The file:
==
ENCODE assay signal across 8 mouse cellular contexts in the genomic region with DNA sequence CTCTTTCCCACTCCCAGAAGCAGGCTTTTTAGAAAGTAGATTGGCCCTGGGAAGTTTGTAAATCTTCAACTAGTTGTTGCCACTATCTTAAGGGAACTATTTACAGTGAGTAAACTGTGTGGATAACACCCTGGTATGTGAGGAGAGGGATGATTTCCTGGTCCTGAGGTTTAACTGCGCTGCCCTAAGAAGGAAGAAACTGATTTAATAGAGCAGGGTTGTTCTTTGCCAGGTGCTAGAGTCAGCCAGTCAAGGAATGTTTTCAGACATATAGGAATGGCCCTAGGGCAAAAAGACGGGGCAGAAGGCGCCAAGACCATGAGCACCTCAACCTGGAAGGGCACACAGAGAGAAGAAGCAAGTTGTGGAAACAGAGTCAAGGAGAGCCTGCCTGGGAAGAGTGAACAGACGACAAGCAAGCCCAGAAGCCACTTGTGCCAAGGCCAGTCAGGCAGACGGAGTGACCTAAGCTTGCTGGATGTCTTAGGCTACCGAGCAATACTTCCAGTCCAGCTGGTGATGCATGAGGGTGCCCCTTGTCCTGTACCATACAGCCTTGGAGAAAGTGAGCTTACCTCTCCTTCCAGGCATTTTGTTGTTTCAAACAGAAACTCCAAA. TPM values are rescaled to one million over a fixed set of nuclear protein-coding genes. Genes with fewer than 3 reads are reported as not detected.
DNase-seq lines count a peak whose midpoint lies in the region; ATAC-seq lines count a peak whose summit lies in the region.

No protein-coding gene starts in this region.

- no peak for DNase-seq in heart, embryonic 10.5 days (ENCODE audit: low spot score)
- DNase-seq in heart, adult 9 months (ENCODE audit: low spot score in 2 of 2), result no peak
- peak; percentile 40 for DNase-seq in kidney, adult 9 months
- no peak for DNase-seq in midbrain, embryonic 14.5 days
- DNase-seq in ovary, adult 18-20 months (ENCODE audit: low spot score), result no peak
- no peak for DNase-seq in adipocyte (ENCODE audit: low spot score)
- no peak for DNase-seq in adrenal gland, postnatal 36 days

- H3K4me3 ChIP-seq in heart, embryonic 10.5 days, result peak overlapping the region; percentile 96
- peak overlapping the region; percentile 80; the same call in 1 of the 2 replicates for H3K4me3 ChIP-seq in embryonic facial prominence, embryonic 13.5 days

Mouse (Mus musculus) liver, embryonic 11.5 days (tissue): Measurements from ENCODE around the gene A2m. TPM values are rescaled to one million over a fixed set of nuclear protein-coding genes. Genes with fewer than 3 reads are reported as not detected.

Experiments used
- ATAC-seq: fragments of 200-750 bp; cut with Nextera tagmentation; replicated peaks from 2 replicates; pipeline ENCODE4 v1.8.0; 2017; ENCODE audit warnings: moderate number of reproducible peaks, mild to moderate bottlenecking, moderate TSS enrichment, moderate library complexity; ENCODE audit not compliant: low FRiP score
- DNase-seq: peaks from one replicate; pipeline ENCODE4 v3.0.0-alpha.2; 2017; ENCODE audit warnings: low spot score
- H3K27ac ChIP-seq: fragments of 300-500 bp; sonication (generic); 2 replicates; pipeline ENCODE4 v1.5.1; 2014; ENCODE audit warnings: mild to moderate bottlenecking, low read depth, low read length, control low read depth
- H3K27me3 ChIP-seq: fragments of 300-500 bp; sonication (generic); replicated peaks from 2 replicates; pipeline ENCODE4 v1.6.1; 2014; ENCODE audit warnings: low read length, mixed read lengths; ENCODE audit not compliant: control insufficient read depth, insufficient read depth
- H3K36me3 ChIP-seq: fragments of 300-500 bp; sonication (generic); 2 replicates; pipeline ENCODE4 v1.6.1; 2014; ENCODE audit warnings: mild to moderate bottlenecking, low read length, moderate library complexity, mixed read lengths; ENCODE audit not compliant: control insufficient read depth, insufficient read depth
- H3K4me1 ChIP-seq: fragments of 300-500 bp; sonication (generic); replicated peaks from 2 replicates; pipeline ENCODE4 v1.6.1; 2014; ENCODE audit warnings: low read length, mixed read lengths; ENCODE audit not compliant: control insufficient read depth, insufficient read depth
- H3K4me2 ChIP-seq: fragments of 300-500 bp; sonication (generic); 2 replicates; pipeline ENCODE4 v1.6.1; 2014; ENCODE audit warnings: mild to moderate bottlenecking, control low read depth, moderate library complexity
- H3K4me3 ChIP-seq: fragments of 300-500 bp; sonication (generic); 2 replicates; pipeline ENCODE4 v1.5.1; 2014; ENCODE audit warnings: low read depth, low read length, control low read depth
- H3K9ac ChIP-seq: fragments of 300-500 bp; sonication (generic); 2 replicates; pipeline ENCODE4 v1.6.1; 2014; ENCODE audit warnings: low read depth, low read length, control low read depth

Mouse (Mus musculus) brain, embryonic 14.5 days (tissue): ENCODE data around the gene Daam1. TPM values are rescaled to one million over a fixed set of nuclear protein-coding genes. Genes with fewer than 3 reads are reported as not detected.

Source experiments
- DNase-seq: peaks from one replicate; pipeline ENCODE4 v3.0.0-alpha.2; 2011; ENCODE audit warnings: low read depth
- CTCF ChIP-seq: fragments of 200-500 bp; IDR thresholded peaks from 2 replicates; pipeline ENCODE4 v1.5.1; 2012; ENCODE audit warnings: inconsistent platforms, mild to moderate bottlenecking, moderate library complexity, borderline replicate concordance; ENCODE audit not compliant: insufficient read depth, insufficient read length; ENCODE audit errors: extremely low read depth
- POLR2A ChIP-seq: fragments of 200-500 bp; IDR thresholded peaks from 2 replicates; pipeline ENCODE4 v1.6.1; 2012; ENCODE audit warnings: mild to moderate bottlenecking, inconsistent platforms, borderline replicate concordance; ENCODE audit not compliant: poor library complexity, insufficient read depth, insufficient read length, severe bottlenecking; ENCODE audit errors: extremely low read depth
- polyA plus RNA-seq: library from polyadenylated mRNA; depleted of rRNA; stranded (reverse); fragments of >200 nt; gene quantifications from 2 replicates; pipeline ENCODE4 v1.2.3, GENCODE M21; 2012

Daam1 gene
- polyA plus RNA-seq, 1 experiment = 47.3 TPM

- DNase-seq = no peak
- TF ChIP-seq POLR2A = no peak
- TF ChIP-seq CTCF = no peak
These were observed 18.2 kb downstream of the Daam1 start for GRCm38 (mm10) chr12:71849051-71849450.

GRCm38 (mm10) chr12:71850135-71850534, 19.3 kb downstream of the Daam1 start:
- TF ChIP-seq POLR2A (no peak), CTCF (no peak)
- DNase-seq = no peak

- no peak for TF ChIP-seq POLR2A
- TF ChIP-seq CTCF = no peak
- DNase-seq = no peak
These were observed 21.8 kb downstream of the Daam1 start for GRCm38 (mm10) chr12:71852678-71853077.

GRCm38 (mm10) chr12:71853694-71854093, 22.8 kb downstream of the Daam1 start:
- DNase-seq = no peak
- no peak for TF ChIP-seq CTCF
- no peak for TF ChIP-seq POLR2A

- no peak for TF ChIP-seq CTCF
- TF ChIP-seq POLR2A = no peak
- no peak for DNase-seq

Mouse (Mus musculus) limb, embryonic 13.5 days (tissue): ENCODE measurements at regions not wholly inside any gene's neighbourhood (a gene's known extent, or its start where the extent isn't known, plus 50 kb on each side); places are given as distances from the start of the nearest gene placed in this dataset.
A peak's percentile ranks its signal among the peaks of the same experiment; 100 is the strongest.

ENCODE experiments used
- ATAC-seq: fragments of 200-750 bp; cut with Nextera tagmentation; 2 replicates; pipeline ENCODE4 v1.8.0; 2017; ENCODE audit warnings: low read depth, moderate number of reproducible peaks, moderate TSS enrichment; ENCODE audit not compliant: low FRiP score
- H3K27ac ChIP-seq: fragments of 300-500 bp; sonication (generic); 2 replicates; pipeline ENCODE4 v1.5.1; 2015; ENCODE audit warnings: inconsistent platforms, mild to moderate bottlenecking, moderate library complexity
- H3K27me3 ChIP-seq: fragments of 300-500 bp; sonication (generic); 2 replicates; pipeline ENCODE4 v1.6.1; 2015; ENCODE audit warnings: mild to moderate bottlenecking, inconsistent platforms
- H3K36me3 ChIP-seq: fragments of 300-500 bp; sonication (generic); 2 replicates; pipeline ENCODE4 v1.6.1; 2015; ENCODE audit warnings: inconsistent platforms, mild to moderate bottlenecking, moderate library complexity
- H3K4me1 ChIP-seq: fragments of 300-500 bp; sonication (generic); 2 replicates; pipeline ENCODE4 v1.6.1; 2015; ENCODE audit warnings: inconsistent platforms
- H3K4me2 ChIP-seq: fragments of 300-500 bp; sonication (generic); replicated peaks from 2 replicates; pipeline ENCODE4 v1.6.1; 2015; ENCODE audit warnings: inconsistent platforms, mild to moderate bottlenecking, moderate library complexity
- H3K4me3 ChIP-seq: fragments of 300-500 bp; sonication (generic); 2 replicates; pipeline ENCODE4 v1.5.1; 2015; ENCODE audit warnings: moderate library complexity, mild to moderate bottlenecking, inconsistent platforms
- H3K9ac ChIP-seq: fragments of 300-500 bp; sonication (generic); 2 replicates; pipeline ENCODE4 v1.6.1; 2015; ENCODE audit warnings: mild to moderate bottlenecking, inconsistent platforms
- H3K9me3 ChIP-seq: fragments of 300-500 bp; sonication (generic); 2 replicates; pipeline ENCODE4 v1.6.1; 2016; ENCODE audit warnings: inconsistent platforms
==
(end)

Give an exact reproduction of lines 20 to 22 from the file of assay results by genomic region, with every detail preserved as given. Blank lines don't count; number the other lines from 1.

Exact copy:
- H3K4me1 ChIP-seq: fragments of 300-500 bp; sonication (generic); replicated peaks from 2 replicates; pipeline ENCODE4 v1.6.1; 2014; ENCODE audit warnings: low read length, mixed read lengths; ENCODE audit not compliant: control insufficient read depth, insufficient read depth
- H3K4me2 ChIP-seq: fragments of 300-500 bp; sonication (generic); 2 replicates; pipeline ENCODE4 v1.6.1; 2014; ENCODE audit warnings: mild to moderate bottlenecking, control low read depth, moderate library complexity
- H3K4me3 ChIP-seq: fragments of 300-500 bp; sonication (generic); 2 replicates; pipeline ENCODE4 v1.5.1; 2014; ENCODE audit warnings: low read depth, low read length, control low read depth